-- Gary - Never pass up the opportunity to make a mistake look like you planned it that way - Tyler, TX

View GaryB's profile


29 posts in 4479 days

#5 posted 07-14-2008 06:55 PM

If you look at the first picture, you will see a small black chain connected to the on/off switch housing. Follow the chain up to the bolt sticking out of the dust shroud. There are two holes present, if you place the bolt in the lower one, the internal baffle can not move up. This trick really works. I am using a HTC 300 mobile base with some 1/2 inch BB plywood. I will not be moving the machine often, but I may need to shift it around occasionally for longer stock, cleaning, etc.

View Chris 's profile


1880 posts in 4792 days

#6 posted 07-14-2008 09:48 PM

How did you determine the planer beds were not aligned with the head? If I go this route I would love to know how you checked for this…


-- "Everything that is great and inspiring is created by the individual who labors in freedom" -- Albert Einstein

View GaryB's profile


29 posts in 4479 days

#7 posted 07-14-2008 10:00 PM

Nothing magic, I just planed a board. I measured that one edge was about .001 thicker than the other, indicating that the planer bed was not quite parallel with the knives. Before making any major adjustments, I may try locking the bed height to see if that changes the bed position.

View Chris 's profile


1880 posts in 4792 days

#8 posted 07-14-2008 10:04 PM

Thanks for the tip Gary!

-- "Everything that is great and inspiring is created by the individual who labors in freedom" -- Albert Einstein

View scottb's profile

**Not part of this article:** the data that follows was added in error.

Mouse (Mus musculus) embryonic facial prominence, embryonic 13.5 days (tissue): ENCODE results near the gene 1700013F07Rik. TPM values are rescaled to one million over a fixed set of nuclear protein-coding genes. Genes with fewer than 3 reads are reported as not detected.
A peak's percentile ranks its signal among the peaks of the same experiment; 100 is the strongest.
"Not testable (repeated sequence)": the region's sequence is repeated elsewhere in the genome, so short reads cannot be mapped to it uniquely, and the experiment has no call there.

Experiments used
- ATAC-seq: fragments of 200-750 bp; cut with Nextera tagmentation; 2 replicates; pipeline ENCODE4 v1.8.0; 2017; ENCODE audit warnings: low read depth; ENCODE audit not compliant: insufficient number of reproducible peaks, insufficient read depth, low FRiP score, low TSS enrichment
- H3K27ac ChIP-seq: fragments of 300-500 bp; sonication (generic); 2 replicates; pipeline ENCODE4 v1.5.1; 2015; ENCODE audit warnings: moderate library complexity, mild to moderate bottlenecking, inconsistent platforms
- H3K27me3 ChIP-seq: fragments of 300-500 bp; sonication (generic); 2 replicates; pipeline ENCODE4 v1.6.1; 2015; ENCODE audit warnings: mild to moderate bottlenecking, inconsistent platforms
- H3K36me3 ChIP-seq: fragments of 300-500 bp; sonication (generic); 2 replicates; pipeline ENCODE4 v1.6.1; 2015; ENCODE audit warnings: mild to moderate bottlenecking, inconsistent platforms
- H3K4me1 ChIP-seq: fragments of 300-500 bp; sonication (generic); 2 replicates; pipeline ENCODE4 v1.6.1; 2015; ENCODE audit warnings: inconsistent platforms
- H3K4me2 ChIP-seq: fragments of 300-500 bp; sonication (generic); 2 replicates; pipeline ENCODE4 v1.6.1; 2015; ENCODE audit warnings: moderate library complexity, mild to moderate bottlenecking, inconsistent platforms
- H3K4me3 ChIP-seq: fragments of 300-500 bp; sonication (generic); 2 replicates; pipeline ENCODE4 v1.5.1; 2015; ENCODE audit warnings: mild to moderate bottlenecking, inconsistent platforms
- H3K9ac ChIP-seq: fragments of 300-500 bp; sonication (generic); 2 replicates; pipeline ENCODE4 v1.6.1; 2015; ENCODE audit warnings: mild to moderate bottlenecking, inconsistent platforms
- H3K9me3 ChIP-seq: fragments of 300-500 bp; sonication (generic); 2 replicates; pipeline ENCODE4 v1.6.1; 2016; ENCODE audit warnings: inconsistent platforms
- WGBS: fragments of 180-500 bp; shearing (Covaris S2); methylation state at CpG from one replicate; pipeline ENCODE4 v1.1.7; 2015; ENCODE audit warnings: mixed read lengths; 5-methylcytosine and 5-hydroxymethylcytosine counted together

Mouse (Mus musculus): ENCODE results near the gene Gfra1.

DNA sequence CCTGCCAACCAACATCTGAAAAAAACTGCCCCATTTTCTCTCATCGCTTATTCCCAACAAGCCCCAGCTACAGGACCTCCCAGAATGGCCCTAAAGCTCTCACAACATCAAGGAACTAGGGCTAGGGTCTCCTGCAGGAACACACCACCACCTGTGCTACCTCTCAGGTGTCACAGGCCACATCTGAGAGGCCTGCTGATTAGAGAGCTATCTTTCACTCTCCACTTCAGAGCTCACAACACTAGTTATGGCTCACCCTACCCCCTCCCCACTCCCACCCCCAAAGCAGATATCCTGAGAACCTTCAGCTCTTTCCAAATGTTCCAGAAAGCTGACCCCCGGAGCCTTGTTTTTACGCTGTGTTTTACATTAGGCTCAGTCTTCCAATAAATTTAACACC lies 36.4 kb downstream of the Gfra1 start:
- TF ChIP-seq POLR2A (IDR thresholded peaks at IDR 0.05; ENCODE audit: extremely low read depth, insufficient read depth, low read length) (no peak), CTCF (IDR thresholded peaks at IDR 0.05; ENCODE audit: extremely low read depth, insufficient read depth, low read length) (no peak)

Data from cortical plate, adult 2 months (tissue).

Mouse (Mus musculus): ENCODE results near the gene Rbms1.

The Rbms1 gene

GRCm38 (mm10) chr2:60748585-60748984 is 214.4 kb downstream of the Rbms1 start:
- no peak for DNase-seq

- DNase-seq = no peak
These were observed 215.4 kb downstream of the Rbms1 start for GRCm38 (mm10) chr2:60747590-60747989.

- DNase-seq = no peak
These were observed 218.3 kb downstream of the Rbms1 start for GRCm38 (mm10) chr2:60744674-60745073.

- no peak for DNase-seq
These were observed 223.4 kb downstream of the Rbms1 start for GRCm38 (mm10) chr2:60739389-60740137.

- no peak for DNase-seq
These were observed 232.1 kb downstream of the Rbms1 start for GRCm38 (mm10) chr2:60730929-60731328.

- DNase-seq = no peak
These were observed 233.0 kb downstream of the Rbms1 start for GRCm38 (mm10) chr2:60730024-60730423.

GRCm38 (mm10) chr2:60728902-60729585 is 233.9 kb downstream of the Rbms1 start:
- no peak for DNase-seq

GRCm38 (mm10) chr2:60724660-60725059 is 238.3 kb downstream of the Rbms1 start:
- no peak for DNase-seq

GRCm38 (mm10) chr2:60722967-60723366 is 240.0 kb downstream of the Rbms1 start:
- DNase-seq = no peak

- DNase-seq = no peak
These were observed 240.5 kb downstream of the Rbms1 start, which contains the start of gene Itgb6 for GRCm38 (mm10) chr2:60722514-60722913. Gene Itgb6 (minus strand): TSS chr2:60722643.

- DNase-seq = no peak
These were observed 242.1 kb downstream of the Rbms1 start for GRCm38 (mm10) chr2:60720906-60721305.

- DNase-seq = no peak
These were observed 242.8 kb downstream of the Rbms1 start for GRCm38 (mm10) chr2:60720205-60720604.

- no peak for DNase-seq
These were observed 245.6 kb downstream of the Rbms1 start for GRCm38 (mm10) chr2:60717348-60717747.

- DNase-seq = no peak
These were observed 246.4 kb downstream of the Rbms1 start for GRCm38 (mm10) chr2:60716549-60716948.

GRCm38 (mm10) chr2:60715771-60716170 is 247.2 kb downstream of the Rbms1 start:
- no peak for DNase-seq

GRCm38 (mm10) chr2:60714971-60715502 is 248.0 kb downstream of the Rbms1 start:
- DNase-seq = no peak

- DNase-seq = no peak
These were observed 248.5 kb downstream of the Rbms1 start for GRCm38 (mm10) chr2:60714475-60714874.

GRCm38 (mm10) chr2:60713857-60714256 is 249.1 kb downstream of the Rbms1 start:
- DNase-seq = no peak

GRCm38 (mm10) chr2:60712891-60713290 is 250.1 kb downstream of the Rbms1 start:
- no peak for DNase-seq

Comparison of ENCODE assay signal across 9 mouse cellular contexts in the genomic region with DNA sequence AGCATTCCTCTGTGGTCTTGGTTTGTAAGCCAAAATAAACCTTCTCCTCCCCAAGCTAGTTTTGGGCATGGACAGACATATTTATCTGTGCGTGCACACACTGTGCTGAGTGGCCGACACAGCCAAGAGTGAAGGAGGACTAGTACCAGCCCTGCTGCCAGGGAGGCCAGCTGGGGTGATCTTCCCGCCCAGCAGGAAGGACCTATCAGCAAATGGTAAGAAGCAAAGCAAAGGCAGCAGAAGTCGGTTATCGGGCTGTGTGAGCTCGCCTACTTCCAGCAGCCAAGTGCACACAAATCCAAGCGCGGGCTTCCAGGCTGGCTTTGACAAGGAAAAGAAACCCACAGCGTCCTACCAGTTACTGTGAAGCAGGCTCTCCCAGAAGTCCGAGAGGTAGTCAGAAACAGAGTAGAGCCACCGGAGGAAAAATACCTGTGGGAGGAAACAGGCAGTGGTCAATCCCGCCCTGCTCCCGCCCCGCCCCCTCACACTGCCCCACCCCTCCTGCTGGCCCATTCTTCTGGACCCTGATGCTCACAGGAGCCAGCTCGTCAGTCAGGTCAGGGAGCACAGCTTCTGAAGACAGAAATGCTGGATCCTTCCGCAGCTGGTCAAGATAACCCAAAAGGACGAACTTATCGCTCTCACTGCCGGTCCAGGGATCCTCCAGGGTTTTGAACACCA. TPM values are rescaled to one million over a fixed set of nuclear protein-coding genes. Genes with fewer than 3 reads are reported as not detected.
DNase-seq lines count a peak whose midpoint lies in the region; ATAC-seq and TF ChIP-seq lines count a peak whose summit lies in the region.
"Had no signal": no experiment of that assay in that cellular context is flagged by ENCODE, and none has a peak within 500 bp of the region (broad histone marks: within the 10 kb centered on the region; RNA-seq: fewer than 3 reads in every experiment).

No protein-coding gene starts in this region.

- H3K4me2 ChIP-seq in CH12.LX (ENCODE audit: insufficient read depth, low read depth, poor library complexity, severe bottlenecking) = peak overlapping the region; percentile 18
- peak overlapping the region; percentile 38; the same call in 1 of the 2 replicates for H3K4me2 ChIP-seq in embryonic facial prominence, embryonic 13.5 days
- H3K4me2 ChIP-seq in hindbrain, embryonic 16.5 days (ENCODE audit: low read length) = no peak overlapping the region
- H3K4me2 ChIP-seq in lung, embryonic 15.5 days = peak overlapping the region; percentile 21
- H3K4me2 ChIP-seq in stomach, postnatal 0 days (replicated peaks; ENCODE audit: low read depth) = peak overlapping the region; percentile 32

3648 posts in 5128 days

#9 posted 07-16-2008 01:41 AM

Sounds like a good solution for my shop, don’t have the room, budget or room for both… and I’ve put off a couple projects for want of a jointer. (Yeah I know I can use planes or make a sled for my router…)

-- I am always doing what I cannot do yet, in order to learn how to do it. - Van Gogh -- --

View teenagewoodworker's profile


2727 posts in 4569 days

#10 posted 07-17-2008 03:26 PM

thats a cool tool! i’m thinking about something like this for my shop if i can’t get two stand along units. great shop saver and the 12” jointer must be great!

View fidelfs's profile


14 posts in 4868 days

#11 posted 08-30-2008 06:55 AM

I just received mine 2 days ago and it is fully functional tonight in its one mobile base.

I got a question to Garyb, There was a box with the blade cover, hex tools, a wrench and a something that I cannot find what it is.

It is made of aluminum and it is rectangular in shape, hollow and it has notch in one side.
Do you know the use of that thing?

View GaryB's profile


29 posts in 4479 days

#12 posted 08-31-2008 05:18 AM

I got one too, but no idea what it is for. Doesn’t seem to described in the manual. Maybe just something to drive us crazy with curiosity?



View Chris Lawrence's profile

Chris Lawrence

5 posts in 4034 days

#13 posted 05-10-2010 07:23 AM

Hey Guys,

I think that little aluminum block is a knife setting block. Kinda silly, but it’s used to make sure your knives are parallel and at the same height as your outfeed table.


-- - you mean I have to set up each and every new tool I buy?